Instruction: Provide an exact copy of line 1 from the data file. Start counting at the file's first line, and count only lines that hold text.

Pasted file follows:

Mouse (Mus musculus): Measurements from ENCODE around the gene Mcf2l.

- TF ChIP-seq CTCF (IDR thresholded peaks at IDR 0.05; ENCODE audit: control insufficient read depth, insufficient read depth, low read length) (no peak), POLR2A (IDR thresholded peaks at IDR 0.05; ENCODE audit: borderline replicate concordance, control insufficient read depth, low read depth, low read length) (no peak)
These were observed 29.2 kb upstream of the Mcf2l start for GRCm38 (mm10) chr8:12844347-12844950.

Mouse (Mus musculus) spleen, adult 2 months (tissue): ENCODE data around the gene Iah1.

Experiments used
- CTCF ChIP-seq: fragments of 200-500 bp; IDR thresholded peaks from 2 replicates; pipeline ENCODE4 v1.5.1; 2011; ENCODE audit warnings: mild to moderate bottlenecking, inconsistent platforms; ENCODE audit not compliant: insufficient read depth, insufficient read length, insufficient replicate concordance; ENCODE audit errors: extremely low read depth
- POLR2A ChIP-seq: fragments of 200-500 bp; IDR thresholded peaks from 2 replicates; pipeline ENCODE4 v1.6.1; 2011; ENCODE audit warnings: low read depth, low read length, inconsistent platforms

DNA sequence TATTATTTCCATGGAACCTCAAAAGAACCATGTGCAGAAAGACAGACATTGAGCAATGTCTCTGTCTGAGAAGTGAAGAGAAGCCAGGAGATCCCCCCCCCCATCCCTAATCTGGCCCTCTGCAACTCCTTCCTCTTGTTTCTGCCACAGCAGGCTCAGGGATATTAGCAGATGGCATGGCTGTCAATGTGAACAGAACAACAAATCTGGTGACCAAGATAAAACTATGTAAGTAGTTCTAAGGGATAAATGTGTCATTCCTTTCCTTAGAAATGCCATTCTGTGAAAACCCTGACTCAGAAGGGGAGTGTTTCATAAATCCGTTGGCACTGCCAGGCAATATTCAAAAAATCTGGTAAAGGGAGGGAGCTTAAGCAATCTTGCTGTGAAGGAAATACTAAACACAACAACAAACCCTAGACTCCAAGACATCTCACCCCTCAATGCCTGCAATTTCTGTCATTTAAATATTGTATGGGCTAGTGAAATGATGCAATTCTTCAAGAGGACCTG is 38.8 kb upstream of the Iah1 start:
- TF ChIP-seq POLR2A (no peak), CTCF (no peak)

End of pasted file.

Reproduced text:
Mouse (Mus musculus): Measurements from ENCODE around the gene Mcf2l.